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The improbable rise of Bernie Sanders' presidential campaign presents an interesting question: why is Sanders, a self-proclaimed "democratic socialist," running as a Democrat? "In any other industrialized country, Sanders would likely be the standard-bearer for a labor or social democratic party," said McGill University sociologist Barry Eidlin, whose new study appears in the June issue of the American Sociological Review. "But the U.S. famously lacks such a party."
After September 11, issues of immigration and terrorism merged, heightening surveillance and racializing Latino immigrants as a threat to national security, according to sociologists at The University of Texas at Austin (UT Austin).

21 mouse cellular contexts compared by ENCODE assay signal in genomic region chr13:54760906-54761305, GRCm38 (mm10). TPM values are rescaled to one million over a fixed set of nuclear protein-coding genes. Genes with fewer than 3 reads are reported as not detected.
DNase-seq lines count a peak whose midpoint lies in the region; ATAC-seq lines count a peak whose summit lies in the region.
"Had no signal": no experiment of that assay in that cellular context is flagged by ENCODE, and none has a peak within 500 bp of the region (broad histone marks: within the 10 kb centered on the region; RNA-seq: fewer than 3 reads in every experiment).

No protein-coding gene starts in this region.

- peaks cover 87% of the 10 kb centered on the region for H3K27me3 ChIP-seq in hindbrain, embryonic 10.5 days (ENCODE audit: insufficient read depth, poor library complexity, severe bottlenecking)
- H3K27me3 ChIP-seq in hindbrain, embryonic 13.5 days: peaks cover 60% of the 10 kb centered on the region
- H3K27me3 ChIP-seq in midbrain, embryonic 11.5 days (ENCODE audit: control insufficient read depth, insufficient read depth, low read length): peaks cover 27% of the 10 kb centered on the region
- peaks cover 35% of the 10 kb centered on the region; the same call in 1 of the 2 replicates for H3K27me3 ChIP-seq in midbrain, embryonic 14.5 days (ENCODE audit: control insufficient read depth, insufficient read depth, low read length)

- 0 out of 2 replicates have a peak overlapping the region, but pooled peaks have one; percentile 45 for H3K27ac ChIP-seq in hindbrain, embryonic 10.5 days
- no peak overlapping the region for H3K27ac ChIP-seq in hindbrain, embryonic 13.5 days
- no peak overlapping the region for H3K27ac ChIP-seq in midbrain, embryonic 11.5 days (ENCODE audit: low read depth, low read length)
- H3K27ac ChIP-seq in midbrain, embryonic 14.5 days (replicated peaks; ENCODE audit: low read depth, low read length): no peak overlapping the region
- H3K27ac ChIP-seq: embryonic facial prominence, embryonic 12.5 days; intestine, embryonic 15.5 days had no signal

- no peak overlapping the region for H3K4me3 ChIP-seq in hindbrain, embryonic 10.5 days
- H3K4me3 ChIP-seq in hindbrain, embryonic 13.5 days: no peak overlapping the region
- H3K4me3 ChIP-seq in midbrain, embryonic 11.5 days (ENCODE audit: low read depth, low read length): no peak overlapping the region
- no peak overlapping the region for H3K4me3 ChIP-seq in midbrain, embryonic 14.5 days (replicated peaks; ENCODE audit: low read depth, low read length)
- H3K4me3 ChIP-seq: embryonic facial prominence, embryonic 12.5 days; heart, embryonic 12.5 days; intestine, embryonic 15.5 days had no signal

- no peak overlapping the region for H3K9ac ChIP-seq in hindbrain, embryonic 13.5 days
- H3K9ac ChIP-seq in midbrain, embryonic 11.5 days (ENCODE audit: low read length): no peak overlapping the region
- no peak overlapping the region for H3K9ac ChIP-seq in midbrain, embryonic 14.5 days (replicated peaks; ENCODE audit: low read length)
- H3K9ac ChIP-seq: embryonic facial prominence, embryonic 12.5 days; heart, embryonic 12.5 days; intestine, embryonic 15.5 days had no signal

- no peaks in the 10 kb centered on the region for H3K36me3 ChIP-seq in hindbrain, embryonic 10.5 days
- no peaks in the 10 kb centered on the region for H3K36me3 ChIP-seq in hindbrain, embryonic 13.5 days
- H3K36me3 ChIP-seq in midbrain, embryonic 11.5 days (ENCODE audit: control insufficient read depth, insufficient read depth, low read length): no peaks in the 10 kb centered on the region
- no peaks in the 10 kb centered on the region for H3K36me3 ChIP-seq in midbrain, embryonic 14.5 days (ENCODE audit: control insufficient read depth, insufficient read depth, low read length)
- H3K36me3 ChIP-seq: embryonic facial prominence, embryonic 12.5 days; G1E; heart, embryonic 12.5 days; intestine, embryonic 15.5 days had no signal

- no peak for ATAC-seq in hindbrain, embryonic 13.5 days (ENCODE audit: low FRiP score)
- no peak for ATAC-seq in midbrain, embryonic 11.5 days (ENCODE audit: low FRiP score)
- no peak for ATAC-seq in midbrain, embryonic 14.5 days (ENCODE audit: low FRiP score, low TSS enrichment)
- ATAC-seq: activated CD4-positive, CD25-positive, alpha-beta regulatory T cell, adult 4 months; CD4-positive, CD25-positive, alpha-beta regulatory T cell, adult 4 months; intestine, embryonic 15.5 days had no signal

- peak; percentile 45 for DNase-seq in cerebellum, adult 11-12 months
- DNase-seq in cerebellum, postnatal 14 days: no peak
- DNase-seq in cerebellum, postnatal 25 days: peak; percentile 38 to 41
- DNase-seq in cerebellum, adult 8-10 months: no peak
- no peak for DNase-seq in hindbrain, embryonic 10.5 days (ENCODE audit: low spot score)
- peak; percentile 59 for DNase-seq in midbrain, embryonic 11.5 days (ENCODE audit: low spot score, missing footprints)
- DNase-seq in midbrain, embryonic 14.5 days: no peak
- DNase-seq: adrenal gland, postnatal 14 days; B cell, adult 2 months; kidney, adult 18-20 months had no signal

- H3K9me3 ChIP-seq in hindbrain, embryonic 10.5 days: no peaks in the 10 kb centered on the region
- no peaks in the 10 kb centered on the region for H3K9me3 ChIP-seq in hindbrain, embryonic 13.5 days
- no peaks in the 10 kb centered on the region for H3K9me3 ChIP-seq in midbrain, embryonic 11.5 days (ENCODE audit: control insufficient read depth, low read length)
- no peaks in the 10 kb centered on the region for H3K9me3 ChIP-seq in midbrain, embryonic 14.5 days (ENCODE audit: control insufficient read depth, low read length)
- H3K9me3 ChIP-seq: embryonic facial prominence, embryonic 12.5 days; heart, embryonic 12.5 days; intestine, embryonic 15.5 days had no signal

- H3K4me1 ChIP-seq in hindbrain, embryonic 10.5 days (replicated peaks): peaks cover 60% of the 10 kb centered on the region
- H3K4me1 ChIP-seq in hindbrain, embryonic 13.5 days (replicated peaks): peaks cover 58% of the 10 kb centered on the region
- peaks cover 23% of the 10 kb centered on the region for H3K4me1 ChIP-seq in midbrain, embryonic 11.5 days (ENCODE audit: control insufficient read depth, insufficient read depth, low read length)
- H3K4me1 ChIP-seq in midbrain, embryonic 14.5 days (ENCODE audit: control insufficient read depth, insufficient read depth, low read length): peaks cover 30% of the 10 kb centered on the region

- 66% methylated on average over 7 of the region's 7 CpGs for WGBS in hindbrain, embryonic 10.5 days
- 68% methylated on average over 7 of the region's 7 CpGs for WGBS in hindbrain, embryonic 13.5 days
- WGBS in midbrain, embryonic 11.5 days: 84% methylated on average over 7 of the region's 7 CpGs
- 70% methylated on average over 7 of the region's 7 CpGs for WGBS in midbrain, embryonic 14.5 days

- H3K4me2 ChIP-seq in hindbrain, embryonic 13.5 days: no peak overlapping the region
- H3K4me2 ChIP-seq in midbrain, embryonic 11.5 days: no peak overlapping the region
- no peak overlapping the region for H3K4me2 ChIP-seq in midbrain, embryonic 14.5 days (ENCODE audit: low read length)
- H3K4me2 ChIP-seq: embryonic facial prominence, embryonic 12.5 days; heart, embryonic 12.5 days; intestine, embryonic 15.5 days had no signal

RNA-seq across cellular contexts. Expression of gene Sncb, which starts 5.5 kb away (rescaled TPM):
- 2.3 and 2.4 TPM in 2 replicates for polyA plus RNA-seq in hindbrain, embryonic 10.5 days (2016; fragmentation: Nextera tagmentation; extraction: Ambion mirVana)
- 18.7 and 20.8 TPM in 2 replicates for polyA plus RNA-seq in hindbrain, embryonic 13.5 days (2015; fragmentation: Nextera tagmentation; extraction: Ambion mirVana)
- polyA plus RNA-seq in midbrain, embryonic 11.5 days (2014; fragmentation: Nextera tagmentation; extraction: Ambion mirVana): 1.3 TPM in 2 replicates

Protests that bring many people to the streets who agree among themselves and have a single message are most likely to influence elected officials, suggests a new study.
“We found that features of a protest can alter the calculations of politicians and how they view an issue,” said Ruud Wouters, an assistant professor of political communication and journalism at the University of Amsterdam and the lead author of the study. “More specifically, the number of participants and unity are the characteristics of a protest that have the greatest ability to change politicians’ opinions.”